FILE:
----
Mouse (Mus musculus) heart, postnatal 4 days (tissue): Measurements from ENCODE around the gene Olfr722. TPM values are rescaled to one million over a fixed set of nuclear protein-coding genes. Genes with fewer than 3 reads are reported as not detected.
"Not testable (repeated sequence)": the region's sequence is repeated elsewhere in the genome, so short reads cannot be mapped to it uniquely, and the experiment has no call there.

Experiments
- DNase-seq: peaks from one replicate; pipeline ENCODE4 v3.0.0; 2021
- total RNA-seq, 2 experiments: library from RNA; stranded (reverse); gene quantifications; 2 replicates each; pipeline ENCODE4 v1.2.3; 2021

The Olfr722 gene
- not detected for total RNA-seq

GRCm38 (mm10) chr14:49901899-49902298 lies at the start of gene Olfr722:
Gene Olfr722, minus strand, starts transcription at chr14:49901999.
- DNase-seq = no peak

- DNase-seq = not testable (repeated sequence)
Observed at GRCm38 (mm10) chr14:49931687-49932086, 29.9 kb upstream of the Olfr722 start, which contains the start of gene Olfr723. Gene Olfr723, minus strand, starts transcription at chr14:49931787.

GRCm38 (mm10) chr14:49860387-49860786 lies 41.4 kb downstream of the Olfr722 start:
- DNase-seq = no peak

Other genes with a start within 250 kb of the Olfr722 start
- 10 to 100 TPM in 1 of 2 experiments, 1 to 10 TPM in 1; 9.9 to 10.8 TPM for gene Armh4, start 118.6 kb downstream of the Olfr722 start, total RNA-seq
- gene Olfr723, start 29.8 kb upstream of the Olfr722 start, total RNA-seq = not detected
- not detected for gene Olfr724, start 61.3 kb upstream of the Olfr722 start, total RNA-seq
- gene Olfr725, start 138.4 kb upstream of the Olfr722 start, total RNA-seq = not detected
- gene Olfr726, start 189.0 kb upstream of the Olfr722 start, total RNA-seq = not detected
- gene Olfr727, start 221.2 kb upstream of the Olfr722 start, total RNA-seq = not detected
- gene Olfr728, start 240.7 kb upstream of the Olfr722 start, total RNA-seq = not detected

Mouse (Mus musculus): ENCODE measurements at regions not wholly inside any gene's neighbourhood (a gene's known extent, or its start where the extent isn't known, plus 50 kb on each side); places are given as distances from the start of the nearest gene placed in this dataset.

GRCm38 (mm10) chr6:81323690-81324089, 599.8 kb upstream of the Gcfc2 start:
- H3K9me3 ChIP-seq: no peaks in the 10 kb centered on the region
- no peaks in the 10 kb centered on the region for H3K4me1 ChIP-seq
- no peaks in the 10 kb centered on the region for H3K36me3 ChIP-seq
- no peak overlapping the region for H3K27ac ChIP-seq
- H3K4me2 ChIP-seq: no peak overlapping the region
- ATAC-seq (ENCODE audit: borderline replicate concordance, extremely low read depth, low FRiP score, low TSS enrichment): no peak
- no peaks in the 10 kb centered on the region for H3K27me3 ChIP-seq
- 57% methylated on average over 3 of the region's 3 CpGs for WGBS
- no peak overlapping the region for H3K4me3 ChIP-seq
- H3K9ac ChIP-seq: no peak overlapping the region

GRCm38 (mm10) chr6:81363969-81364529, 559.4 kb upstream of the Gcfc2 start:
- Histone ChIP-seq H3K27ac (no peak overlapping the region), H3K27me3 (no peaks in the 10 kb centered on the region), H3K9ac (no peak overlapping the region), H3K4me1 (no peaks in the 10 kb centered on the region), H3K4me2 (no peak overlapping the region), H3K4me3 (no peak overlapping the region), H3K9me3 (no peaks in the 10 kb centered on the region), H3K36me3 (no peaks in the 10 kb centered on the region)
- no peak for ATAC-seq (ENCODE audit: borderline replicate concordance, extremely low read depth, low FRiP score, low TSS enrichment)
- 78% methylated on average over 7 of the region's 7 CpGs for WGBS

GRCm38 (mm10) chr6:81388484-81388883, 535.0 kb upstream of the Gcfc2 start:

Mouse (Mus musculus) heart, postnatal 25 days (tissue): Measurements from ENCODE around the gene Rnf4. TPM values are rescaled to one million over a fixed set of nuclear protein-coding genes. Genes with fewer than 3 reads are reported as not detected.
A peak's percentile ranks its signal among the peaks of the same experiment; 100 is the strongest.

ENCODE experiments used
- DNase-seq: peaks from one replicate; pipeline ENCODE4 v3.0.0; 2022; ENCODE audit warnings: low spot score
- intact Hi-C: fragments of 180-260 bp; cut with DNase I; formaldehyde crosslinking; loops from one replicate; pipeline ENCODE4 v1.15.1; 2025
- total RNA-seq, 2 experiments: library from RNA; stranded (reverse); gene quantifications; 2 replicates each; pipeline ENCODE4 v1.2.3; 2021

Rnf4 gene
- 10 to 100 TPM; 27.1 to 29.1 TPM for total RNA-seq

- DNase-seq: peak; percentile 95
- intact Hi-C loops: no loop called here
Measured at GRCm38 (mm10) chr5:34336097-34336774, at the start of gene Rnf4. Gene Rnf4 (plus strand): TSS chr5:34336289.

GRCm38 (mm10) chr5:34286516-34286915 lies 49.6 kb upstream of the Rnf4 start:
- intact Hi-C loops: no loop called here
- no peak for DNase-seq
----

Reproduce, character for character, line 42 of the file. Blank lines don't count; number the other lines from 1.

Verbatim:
ENCODE experiments used